Rin was a ballet dancer, until she stopped dancing due to an injury. At university she stumbles across a club dedicated to ridebacks, strange bipedal motorcycle mecha, and discovers that riding these machines can give her the same sensation that she felt on the stage.
This is weird story because it doesn’t go the way you expect. Rin starts out joining the rideback club purely out of curiosity, but gets gradually pulled into political events that see her caught in firefights, arrested, labelled a terrorist and eventually sparking a small-scale war.
The ridebacks themselves are basically like a motorcycle that can transform into bipedal mode, where the two wheels move side by side and the rider is raised up. With sophisticated computer control and segway-style gyros, this allows an unprecedented pairing of speed with agility, allowing the machine to walk on stairs and to jump, dodge and weave past obstacles in a way no bike ever could. They also have arms, which they use for balance and also to bounce off walls etc. What it doesn’t provide is much protection to the rider. Given the way it focuses on them, I’m assuming that the series was made as a way of selling toys.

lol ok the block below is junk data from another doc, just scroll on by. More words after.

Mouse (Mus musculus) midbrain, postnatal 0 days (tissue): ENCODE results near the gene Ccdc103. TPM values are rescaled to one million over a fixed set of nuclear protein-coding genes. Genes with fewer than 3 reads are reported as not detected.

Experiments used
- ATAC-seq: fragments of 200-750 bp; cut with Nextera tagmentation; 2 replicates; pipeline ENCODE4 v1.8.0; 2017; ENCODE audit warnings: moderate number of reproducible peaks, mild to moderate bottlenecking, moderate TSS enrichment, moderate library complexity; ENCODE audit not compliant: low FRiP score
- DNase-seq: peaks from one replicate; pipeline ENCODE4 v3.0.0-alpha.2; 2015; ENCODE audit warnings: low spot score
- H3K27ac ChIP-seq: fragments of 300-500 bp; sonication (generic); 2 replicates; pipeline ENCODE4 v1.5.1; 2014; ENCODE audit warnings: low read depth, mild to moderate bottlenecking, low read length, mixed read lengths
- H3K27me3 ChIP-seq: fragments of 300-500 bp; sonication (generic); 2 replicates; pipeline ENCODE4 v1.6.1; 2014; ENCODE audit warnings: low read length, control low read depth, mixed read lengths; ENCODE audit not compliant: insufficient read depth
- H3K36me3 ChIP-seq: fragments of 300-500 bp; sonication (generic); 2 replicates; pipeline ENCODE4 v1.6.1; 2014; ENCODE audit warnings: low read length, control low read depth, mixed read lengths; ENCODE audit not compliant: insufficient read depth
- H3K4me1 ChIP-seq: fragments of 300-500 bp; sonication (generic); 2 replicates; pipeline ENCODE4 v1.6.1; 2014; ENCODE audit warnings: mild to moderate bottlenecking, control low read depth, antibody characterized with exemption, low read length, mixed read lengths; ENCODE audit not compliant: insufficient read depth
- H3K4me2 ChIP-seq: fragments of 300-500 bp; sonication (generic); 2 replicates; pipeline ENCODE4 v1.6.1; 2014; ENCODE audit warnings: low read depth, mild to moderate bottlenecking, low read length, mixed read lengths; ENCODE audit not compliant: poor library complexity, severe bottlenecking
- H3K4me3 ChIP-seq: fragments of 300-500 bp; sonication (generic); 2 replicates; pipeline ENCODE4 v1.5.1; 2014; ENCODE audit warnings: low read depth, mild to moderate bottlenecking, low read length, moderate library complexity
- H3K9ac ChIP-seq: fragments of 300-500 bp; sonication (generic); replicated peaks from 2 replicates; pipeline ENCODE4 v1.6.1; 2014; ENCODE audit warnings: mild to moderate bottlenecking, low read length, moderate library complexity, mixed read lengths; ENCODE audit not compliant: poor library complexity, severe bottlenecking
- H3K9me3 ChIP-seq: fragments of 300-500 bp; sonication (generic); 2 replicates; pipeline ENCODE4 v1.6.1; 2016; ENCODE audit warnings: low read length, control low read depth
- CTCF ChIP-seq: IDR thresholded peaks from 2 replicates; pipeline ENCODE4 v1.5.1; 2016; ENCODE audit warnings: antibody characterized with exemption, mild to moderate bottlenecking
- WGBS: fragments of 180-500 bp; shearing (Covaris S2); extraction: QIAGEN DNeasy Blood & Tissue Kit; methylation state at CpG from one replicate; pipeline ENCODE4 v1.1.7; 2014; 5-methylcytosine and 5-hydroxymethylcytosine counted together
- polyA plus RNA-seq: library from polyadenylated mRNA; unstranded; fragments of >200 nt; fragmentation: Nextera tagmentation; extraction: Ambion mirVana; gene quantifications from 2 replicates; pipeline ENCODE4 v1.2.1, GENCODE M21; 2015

Less than a decade before the story, a small local ‘resistence’ group used the tactical advantage provided by ridebacks to overthrow an ‘expansive regime’ (they don’t actually say America), and then conquer pretty much the whole world. Though the GGP is now firmly installed across the globe, they aren’t yet stable. Their role seems to be to liase and interfere with local governments rather than replacing them. Their behaviour is typical of a very young regime: they haven’t yet learned what checks and balances are for, and act out of immature fear, deploying heavily armed anti-terrorism troops that blur the line between the police and armed forces, using utterly disproportionate force against even peaceful protesters, and generally creating more of a social problem than they solve.
A lot happens in a short time, making this strange little series well worth the investment.